Most of today’s protests have wound down, or seem likely to in the near future, and the day is coming into clearer focus.
There have been clashes with police. Most notable was the takeover of a freeway in Oakland which ended, one officer estimated, in 150 arrests. One student was injured in that incident, though reports differ as to the severity of his injuries. Students were also arrested or detained in New York, in Michigan, and elsewhere, though rarely in large numbers.
Oakland was not the only place where students took to the streets. One college — UC Santa Cruz — was closed for much of the day after demonstrators blocked both roads onto campus to vehicular traffic. Many other marches spilled off sidewalks onto intersections, even highways, leading a blogger for the Berkeley student newspaper to declare that “freeways are the new buildings when it comes to occupying stuff.”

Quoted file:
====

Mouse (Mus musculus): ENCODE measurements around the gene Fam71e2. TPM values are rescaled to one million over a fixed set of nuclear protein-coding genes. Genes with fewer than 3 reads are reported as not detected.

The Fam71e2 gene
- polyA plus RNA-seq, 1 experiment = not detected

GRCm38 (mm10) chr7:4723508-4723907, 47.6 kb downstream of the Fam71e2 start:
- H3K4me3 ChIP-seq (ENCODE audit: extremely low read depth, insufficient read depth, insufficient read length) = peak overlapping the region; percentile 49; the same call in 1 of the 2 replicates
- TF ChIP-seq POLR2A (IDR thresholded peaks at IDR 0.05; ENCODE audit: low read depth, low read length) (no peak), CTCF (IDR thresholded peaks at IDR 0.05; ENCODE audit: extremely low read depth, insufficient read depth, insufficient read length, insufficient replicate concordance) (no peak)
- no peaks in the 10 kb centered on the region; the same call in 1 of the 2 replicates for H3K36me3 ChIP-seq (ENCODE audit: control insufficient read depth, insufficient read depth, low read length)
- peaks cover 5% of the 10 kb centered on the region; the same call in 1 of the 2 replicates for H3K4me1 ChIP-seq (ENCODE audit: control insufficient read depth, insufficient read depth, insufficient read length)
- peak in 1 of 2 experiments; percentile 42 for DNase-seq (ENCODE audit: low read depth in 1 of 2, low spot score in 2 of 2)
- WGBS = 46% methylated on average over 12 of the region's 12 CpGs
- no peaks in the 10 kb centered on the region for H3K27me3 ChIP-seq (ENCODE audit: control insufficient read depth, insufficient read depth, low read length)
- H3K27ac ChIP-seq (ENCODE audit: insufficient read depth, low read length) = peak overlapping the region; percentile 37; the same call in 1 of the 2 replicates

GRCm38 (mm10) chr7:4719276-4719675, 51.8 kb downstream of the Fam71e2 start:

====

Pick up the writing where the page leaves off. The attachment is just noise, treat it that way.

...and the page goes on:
There weren’t many of those more traditional occupations. Students at UCLA sat in at their chancellor’s office for most of the day, but left peacefully not long ago. At UC Irvine and New York’s Hunter College, students tried and failed to find a space they could take and hold. At the State University of New York at Purchase an occupation was going on this afternoon, but no reports have been heard from it in hours.
At UC San Diego, wracked by racial traumas for weeks, administrators and representatives of the Black Student Union negotiated an agreement that resolved many of the issues that had divided them in the recent past. But UCSD was an exception — today’s protesters rarely articulated immediate demands, and administrators rarely engaged with them. Today was more about activists talking to each other, working with each other, than it was about talking to or working with — or working to overthrow — university power structures.
That part comes later. That part starts March 5.